Structural Reform

We recommend greater collaboration to remove obstacles that currently restrict women from realizing their full economic potential. It is important for governments to promote effective and fiscally sustainable social safety net programs and to encourage or incentivize the private sector to invest in the empowerment of women throughout their business operations, supply chains, senior management and decision-making roles, and corporate social responsibility (CSR) programs. In this regard, we welcome the outcome of the 2012 APEC Workshop: Access to Markets – Including Women Entrepreneurs in Government Procurement Processes held on 5-7 November 2012 in Mexico.

We are committed to support women in the economies through structural reform measures, and encourage economies to:

  • Collect and analyze sex-disaggregated data on micro enterprises and SMEs to inform policy and program development.
  • Identify and address legislation, regulations and measures that discriminate against or disadvantage women related to business operations, access to markets, ownership of assets, access to capital, and social protection.
  • Identify and promote information sources on technical resources and best practice for APEC economies stakeholders to further advance women’s full economic participation.
  • Mentor and develop the capacity of women business owners to grow and access new markets, and equip large public and private sector organizations to source from women suppliers.

Women and ICT

Information and communication technology (ICT) is a sector that provides significant economic growth potential for the APEC region. As it relates to women in ICTs, there are three main areas where the APEC region could focus its efforts.  First, develop policies, programs and structural reforms that close the gender technology divide.  Second, ensure that women have effective access to and knowledge of how to use ICT tools to further economic opportunities and start and grow their businesses. Third, focus on women’s ability to access and rise in ICT jobs and opportunities.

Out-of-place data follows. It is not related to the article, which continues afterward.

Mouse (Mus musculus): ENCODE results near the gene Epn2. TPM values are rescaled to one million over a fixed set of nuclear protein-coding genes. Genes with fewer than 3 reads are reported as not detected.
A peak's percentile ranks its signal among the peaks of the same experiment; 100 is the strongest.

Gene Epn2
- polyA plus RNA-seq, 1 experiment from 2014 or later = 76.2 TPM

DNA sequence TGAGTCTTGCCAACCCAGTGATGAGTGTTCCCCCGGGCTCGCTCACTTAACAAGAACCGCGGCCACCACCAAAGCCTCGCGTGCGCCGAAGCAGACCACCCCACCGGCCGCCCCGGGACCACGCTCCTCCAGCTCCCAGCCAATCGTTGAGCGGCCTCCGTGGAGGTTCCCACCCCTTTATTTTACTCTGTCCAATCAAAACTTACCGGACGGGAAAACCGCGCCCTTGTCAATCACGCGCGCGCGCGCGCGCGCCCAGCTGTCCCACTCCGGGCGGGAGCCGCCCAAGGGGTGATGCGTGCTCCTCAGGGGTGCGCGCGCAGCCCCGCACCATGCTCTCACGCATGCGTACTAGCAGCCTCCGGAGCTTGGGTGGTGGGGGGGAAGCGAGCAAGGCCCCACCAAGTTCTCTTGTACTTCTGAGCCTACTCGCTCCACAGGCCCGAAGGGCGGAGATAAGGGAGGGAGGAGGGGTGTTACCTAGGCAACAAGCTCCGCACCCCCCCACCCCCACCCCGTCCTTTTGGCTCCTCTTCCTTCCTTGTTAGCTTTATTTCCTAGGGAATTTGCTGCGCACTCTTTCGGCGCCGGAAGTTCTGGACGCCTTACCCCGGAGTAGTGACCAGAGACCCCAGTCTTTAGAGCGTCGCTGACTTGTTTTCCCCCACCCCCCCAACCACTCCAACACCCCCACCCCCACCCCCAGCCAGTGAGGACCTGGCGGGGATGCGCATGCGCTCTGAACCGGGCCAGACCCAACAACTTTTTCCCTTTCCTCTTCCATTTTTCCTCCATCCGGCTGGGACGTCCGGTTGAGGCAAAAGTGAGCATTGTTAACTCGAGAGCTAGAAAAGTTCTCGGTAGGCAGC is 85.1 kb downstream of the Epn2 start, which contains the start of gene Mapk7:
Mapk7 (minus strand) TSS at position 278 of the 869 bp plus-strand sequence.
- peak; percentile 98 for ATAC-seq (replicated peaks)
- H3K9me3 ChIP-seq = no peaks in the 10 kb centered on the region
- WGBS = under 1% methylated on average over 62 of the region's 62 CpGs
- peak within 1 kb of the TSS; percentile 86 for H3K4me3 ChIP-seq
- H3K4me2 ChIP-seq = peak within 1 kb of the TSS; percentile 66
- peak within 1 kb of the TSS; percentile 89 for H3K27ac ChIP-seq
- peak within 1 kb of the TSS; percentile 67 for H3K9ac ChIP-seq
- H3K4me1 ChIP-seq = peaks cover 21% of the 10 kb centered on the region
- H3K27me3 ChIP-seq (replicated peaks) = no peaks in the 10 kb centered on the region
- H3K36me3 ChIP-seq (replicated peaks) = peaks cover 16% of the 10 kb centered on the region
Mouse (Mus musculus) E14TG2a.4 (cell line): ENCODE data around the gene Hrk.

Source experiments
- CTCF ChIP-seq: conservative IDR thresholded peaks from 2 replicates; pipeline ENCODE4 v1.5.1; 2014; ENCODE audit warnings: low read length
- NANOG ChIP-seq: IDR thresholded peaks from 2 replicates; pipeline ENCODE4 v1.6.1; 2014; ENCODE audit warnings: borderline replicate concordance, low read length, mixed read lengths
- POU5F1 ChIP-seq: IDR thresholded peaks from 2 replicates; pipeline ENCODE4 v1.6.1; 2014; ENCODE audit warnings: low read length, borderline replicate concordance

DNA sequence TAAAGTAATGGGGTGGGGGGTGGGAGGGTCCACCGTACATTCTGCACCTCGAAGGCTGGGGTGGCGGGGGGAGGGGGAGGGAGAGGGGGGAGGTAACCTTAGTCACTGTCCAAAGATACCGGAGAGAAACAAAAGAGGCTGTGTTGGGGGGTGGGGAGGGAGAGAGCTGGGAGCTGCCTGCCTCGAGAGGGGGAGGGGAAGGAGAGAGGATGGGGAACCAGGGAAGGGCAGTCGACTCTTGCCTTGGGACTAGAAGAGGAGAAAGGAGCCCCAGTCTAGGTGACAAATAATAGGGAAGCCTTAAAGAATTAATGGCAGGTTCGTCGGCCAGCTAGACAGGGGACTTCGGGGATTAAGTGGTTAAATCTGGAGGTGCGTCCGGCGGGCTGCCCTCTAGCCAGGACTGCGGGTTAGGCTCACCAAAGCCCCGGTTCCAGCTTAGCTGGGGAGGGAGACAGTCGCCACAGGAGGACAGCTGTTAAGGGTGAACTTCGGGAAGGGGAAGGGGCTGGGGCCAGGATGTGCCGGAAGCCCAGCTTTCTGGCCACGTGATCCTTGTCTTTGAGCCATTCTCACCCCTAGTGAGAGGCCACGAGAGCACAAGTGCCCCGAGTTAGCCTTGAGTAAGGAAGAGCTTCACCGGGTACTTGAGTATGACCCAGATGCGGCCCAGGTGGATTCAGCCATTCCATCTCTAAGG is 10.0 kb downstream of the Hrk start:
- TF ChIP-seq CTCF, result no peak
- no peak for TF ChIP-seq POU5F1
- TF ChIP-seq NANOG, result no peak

Women-owned and operated SMEs have significant potential and provide an important contribution to the APEC region’s economic growth. Within the frame of global economic development, these SMEs should take further steps to improve their competitiveness, including through the use of ICTs. This accelerates business transformation through speedy, accurate, and effective exchange of information.  Experience indicates that ICT supports women’s empowerment in several fields, such as education, health and business innovation. However, women-owned and operated SMEs face additional challenges in accessing ICTs, such as in infrastructure and training. As such, APEC economies could develop policies and strategies to improve the environment that engages women in the rapidly evolving ICT sphere.

In 2012, the APEC Telecommunication and Information Ministerial Declaration recognized that ICT skills and training provide the foundation for human resource development and sustainable growth in ICT in the APEC region, and encouraged new initiatives to improve ICT skills and to provide training programs. Research shows that women and girls still experience greater challenges and barriers in accessing ICTs.